New Brunswick

Everyone should have access to a family doctor, says N.B. doctor and next CMA president

Young physicians leaving medical school don’t want to take on thousands of patients in a new practice, the Canadian Medical Association’s incoming president says. 

Dr. Ann Collins is retiring as a family physician to become the next Canadian Medical Association president

Dr. Ann Collins will be leaving her family practice in Fredericton to become the next president of the Canadian Medical Association. (Canadian Medical Association)

Young physicians leaving medical school, don't want to take on thousands of patients in a new practice, the Canadian Medical Association's incoming president says. 

"The practice of medicine has changed," said Dr. Ann Collins. "They want a different lifestyle."

That's tough to hear for people in Fredericton, which has just lost four family physicians, leaving thousands of people without a doctor to replace them.

Collins said the new attitude makes sense, as the practice of medicine continues to evolve into promoting more healthy living in the community and decreasing the number of sick patients in hospital with chronic illness.

She said more doctors are also looking for team-based practices, which will prevent burnout.  

"A practice of 2,500 patients is not going to be the norm. That ship has sailed," she said. 

That number alone could be split between three physicians, she said.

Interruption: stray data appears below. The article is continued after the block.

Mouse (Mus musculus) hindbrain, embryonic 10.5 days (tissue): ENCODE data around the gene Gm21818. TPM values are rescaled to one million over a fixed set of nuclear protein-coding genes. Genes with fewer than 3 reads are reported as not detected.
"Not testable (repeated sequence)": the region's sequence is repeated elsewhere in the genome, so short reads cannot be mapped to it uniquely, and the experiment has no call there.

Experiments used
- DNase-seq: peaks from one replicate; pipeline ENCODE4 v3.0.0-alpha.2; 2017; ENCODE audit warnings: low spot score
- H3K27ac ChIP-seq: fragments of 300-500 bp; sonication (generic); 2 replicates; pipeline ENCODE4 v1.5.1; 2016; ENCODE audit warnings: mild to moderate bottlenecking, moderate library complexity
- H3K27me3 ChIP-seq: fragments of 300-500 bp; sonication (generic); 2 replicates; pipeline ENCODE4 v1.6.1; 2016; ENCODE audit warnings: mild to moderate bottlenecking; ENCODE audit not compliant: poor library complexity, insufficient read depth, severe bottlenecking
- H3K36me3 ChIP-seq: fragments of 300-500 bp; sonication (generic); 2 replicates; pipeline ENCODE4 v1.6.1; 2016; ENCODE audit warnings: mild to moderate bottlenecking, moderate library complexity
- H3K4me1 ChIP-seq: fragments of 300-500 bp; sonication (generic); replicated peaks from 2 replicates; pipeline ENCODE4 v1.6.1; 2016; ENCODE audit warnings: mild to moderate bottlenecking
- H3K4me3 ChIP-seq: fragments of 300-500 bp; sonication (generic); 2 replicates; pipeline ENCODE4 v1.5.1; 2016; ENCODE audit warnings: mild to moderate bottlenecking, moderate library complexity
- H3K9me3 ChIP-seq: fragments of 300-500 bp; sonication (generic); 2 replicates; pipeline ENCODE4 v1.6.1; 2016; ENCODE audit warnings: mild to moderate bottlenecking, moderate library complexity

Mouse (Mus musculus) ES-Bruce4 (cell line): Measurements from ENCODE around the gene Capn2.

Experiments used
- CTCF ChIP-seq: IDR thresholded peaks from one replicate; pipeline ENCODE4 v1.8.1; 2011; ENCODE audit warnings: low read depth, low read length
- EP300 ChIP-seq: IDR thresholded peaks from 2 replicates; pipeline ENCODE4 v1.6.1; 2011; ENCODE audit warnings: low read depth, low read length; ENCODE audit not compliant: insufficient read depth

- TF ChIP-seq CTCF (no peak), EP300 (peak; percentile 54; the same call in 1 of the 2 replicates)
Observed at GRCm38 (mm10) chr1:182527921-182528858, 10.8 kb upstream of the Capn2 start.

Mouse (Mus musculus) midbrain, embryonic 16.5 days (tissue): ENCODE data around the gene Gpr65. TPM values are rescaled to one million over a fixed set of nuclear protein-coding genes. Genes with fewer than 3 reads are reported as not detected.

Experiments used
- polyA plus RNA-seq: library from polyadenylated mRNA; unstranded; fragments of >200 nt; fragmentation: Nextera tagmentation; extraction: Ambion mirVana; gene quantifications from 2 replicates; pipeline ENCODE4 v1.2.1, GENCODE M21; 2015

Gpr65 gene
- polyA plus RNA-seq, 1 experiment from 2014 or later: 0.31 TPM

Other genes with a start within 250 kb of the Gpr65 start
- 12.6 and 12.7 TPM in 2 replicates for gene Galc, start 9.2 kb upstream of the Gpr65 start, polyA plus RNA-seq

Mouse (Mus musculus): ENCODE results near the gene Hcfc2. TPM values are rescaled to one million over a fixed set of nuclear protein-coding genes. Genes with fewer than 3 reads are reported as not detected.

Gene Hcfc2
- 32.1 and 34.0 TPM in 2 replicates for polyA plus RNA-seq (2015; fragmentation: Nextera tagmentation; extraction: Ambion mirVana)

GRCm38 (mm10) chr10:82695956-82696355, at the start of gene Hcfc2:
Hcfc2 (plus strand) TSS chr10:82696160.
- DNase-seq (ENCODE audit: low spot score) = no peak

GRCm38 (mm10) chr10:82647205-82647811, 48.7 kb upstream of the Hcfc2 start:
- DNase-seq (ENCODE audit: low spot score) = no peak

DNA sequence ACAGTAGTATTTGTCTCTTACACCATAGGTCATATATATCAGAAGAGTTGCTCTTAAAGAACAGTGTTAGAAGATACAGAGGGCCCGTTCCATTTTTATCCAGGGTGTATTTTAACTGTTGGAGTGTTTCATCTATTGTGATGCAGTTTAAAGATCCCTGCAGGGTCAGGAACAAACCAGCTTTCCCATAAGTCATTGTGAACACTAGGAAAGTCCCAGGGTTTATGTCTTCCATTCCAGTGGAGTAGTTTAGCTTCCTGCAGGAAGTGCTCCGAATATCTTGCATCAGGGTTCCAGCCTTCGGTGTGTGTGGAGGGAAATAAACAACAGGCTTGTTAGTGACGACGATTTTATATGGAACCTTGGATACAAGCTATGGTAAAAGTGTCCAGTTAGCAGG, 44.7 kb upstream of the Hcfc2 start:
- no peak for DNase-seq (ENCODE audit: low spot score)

Helping in a different way

Collins is leaving her post as a family physician and taking on a new role as president of the Canadian Medical Association at the end of August, which advocates on subjects related to national health.

Leaving behind hundreds of patients without a family doctor has been "gut-wrenching," for the Fredericton doctor.

Horizon Health Network says it's recruiting more family physicians for the fall. (Hannah McKay/Reuters/Pool)

But she's hoping to help them in a different capacity.

In her new role, she's planning to remind government that every Canadian, including New Brunswickers, should have access to family doctors.

She's also hoping to improve mental health care for Canadian youth and learn more about what Canadians need from the health-care system.

"We need to stop talking and put into action what Canadians need for care," she said. "Where they need it, when they need it."

A difficult year

Earlier this week, Horizon Health Network said the four doctors each had their own reasons for leaving. Four new family doctors are expected to arrive in the city "sometime this fall."

Over the past few years, Collins said Fredericton has seen many young physicians working in the area. But this year has been difficult because of the pandemic and the number of physicians leaving for personal reasons, such as retirement. .

Collins said part of her new role will also be to help create a better plan for doctors to find a successor once they retire or leave their practice, making it easier for patients and doctors themselves.

"It's easier to start a practice than to find a successor," she said. 

ABOUT THE AUTHOR

Elizabeth Fraser

Reporter/Editor

Elizabeth Fraser is a reporter/editor with CBC New Brunswick based in Fredericton. She's originally from Manitoba. Story tip? elizabeth.fraser@cbc.ca

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